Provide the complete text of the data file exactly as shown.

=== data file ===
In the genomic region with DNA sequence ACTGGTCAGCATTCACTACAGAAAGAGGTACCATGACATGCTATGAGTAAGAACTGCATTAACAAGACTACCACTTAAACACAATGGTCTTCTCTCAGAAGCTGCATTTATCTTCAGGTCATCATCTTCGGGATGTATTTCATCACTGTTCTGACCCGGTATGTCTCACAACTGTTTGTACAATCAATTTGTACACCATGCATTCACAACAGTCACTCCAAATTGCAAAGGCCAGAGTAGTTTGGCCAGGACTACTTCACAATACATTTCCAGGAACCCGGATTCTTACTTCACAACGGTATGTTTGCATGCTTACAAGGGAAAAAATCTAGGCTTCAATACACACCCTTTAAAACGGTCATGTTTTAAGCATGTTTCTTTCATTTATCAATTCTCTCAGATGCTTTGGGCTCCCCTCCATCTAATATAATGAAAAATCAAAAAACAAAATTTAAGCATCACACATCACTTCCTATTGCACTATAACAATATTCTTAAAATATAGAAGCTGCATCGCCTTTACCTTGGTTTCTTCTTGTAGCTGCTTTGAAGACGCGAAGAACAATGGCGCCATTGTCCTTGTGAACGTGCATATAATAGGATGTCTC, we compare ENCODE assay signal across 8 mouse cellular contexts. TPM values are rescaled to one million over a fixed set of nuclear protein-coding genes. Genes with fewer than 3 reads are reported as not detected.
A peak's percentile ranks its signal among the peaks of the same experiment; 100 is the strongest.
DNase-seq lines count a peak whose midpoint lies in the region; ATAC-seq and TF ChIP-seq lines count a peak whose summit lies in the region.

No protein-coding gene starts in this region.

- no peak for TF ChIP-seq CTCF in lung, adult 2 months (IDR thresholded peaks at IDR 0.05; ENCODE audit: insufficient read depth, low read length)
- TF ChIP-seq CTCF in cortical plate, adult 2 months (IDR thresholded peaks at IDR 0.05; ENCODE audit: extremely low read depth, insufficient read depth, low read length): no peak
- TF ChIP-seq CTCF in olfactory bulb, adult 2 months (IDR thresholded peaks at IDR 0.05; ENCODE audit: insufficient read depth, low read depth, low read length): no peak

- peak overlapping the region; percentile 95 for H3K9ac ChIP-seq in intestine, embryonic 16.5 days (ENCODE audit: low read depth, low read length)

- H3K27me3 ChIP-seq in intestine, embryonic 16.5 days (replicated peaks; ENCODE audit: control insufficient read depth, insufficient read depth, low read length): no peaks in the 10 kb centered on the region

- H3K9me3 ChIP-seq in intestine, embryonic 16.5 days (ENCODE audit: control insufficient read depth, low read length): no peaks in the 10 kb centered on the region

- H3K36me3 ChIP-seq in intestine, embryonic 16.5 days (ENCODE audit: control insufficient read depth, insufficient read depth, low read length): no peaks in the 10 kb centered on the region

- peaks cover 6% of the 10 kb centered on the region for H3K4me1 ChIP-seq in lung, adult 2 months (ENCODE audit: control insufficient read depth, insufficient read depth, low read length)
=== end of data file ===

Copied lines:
In the genomic region with DNA sequence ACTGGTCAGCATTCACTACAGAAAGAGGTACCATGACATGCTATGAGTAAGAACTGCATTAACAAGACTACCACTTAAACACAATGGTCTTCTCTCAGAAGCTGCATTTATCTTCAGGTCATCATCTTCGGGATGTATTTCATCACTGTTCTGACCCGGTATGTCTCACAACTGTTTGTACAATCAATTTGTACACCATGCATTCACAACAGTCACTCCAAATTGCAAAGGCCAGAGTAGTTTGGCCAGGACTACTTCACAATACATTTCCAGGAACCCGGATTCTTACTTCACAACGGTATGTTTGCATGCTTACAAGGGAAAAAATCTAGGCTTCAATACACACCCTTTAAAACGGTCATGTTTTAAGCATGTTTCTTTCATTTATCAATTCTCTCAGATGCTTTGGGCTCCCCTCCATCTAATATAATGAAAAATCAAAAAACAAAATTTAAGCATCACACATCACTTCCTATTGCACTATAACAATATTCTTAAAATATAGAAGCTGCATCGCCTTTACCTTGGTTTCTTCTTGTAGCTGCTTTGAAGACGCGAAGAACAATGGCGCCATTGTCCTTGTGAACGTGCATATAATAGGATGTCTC, we compare ENCODE assay signal across 8 mouse cellular contexts. TPM values are rescaled to one million over a fixed set of nuclear protein-coding genes. Genes with fewer than 3 reads are reported as not detected.
A peak's percentile ranks its signal among the peaks of the same experiment; 100 is the strongest.
DNase-seq lines count a peak whose midpoint lies in the region; ATAC-seq and TF ChIP-seq lines count a peak whose summit lies in the region.

No protein-coding gene starts in this region.

- no peak for TF ChIP-seq CTCF in lung, adult 2 months (IDR thresholded peaks at IDR 0.05; ENCODE audit: insufficient read depth, low read length)
- TF ChIP-seq CTCF in cortical plate, adult 2 months (IDR thresholded peaks at IDR 0.05; ENCODE audit: extremely low read depth, insufficient read depth, low read length): no peak
- TF ChIP-seq CTCF in olfactory bulb, adult 2 months (IDR thresholded peaks at IDR 0.05; ENCODE audit: insufficient read depth, low read depth, low read length): no peak

- peak overlapping the region; percentile 95 for H3K9ac ChIP-seq in intestine, embryonic 16.5 days (ENCODE audit: low read depth, low read length)

- H3K27me3 ChIP-seq in intestine, embryonic 16.5 days (replicated peaks; ENCODE audit: control insufficient read depth, insufficient read depth, low read length): no peaks in the 10 kb centered on the region

- H3K9me3 ChIP-seq in intestine, embryonic 16.5 days (ENCODE audit: control insufficient read depth, low read length): no peaks in the 10 kb centered on the region

- H3K36me3 ChIP-seq in intestine, embryonic 16.5 days (ENCODE audit: control insufficient read depth, insufficient read depth, low read length): no peaks in the 10 kb centered on the region

- peaks cover 6% of the 10 kb centered on the region for H3K4me1 ChIP-seq in lung, adult 2 months (ENCODE audit: control insufficient read depth, insufficient read depth, low read length)